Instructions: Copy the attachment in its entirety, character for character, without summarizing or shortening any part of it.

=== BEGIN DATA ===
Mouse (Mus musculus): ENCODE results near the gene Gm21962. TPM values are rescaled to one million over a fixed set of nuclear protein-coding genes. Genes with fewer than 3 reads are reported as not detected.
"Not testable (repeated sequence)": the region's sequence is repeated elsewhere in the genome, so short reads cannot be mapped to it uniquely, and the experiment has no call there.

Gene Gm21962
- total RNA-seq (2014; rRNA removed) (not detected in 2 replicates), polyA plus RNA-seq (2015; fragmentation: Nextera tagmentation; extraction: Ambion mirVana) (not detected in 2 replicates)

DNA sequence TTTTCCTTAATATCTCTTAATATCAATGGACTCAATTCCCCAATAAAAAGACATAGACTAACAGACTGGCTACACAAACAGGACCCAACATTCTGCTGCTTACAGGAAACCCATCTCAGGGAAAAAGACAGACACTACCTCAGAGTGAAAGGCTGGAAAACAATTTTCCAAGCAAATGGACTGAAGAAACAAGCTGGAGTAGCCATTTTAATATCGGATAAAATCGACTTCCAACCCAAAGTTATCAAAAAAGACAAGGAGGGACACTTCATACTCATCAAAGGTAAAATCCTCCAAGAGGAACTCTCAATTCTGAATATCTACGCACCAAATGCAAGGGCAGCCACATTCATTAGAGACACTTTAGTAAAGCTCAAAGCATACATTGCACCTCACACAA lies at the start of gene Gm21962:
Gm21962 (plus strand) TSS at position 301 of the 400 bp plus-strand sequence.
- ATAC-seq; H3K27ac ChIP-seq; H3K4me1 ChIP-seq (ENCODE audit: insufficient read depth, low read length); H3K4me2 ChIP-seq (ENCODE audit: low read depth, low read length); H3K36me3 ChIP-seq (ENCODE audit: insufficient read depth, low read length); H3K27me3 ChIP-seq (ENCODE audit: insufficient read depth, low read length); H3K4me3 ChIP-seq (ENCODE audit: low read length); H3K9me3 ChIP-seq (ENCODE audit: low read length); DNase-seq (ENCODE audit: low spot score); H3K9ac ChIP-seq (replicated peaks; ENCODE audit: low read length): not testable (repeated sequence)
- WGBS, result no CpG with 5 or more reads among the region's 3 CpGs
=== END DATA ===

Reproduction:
Mouse (Mus musculus): ENCODE results near the gene Gm21962. TPM values are rescaled to one million over a fixed set of nuclear protein-coding genes. Genes with fewer than 3 reads are reported as not detected.
"Not testable (repeated sequence)": the region's sequence is repeated elsewhere in the genome, so short reads cannot be mapped to it uniquely, and the experiment has no call there.

Gene Gm21962
- total RNA-seq (2014; rRNA removed) (not detected in 2 replicates), polyA plus RNA-seq (2015; fragmentation: Nextera tagmentation; extraction: Ambion mirVana) (not detected in 2 replicates)

DNA sequence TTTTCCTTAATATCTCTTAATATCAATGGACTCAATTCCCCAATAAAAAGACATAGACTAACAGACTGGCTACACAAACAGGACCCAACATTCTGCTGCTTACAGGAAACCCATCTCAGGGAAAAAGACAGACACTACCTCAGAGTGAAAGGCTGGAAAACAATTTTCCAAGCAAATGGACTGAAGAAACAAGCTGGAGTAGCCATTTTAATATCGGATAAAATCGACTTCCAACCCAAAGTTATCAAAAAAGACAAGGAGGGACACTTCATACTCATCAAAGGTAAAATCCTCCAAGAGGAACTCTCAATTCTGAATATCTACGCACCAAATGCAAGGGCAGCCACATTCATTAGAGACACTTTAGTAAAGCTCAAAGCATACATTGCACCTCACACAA lies at the start of gene Gm21962:
Gm21962 (plus strand) TSS at position 301 of the 400 bp plus-strand sequence.
- ATAC-seq; H3K27ac ChIP-seq; H3K4me1 ChIP-seq (ENCODE audit: insufficient read depth, low read length); H3K4me2 ChIP-seq (ENCODE audit: low read depth, low read length); H3K36me3 ChIP-seq (ENCODE audit: insufficient read depth, low read length); H3K27me3 ChIP-seq (ENCODE audit: insufficient read depth, low read length); H3K4me3 ChIP-seq (ENCODE audit: low read length); H3K9me3 ChIP-seq (ENCODE audit: low read length); DNase-seq (ENCODE audit: low spot score); H3K9ac ChIP-seq (replicated peaks; ENCODE audit: low read length): not testable (repeated sequence)
- WGBS, result no CpG with 5 or more reads among the region's 3 CpGs